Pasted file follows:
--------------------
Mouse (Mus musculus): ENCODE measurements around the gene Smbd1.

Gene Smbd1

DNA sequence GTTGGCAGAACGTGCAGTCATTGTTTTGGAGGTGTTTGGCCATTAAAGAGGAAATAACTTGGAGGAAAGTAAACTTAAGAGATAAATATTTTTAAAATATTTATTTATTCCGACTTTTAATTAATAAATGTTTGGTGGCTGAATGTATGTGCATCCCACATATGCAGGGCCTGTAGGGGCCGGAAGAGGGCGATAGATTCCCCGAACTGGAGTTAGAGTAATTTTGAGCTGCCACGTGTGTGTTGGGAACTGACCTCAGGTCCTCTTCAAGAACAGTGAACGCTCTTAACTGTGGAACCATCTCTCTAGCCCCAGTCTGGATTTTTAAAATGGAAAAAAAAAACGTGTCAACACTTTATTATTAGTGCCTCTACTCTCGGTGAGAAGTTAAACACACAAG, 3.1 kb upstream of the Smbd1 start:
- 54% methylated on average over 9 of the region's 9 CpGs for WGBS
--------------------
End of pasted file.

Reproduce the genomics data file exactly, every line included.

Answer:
Mouse (Mus musculus): ENCODE measurements around the gene Smbd1.

Gene Smbd1

DNA sequence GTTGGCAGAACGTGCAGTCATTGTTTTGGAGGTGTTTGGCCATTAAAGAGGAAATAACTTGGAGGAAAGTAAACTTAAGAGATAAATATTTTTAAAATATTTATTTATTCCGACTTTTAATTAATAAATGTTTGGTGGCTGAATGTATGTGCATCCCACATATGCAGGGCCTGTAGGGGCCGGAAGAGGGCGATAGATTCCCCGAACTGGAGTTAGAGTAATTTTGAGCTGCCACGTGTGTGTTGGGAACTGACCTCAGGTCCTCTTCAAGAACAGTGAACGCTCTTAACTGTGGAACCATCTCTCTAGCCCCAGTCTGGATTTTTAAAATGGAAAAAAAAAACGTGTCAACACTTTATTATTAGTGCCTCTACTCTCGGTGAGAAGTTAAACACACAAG, 3.1 kb upstream of the Smbd1 start:
- 54% methylated on average over 9 of the region's 9 CpGs for WGBS